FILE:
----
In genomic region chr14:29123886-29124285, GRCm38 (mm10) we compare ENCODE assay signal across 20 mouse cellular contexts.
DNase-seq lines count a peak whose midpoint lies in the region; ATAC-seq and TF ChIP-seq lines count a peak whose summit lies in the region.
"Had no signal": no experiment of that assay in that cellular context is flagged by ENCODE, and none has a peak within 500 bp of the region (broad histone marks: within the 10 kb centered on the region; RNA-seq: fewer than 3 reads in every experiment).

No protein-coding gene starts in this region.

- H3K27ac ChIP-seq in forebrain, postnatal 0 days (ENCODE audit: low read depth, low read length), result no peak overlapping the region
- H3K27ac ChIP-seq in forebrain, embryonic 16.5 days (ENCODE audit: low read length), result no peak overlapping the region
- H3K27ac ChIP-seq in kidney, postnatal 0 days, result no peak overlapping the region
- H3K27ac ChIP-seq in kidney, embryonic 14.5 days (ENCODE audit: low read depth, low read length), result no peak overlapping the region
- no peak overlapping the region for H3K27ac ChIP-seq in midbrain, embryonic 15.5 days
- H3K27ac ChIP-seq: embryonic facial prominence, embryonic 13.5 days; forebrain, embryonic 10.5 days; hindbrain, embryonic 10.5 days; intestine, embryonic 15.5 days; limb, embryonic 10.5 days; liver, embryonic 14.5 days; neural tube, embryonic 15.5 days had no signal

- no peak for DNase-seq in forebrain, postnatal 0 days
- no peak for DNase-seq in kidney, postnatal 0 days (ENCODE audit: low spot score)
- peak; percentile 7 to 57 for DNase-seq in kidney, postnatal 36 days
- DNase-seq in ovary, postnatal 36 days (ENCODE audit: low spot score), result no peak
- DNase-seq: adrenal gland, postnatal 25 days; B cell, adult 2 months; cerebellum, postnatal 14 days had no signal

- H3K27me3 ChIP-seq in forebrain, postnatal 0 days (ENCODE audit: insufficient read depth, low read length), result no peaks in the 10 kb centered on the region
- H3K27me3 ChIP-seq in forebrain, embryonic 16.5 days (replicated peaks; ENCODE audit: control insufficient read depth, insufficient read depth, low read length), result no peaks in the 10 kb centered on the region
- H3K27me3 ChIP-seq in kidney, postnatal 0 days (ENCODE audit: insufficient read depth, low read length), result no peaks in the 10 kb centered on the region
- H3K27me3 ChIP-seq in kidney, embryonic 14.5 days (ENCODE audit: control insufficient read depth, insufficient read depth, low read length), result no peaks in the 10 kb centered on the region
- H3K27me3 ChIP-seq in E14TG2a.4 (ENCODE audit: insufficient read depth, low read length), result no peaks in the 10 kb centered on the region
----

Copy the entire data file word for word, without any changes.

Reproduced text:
In genomic region chr14:29123886-29124285, GRCm38 (mm10) we compare ENCODE assay signal across 20 mouse cellular contexts.
DNase-seq lines count a peak whose midpoint lies in the region; ATAC-seq and TF ChIP-seq lines count a peak whose summit lies in the region.
"Had no signal": no experiment of that assay in that cellular context is flagged by ENCODE, and none has a peak within 500 bp of the region (broad histone marks: within the 10 kb centered on the region; RNA-seq: fewer than 3 reads in every experiment).

No protein-coding gene starts in this region.

- H3K27ac ChIP-seq in forebrain, postnatal 0 days (ENCODE audit: low read depth, low read length), result no peak overlapping the region
- H3K27ac ChIP-seq in forebrain, embryonic 16.5 days (ENCODE audit: low read length), result no peak overlapping the region
- H3K27ac ChIP-seq in kidney, postnatal 0 days, result no peak overlapping the region
- H3K27ac ChIP-seq in kidney, embryonic 14.5 days (ENCODE audit: low read depth, low read length), result no peak overlapping the region
- no peak overlapping the region for H3K27ac ChIP-seq in midbrain, embryonic 15.5 days
- H3K27ac ChIP-seq: embryonic facial prominence, embryonic 13.5 days; forebrain, embryonic 10.5 days; hindbrain, embryonic 10.5 days; intestine, embryonic 15.5 days; limb, embryonic 10.5 days; liver, embryonic 14.5 days; neural tube, embryonic 15.5 days had no signal

- no peak for DNase-seq in forebrain, postnatal 0 days
- no peak for DNase-seq in kidney, postnatal 0 days (ENCODE audit: low spot score)
- peak; percentile 7 to 57 for DNase-seq in kidney, postnatal 36 days
- DNase-seq in ovary, postnatal 36 days (ENCODE audit: low spot score), result no peak
- DNase-seq: adrenal gland, postnatal 25 days; B cell, adult 2 months; cerebellum, postnatal 14 days had no signal

- H3K27me3 ChIP-seq in forebrain, postnatal 0 days (ENCODE audit: insufficient read depth, low read length), result no peaks in the 10 kb centered on the region
- H3K27me3 ChIP-seq in forebrain, embryonic 16.5 days (replicated peaks; ENCODE audit: control insufficient read depth, insufficient read depth, low read length), result no peaks in the 10 kb centered on the region
- H3K27me3 ChIP-seq in kidney, postnatal 0 days (ENCODE audit: insufficient read depth, low read length), result no peaks in the 10 kb centered on the region
- H3K27me3 ChIP-seq in kidney, embryonic 14.5 days (ENCODE audit: control insufficient read depth, insufficient read depth, low read length), result no peaks in the 10 kb centered on the region
- H3K27me3 ChIP-seq in E14TG2a.4 (ENCODE audit: insufficient read depth, low read length), result no peaks in the 10 kb centered on the region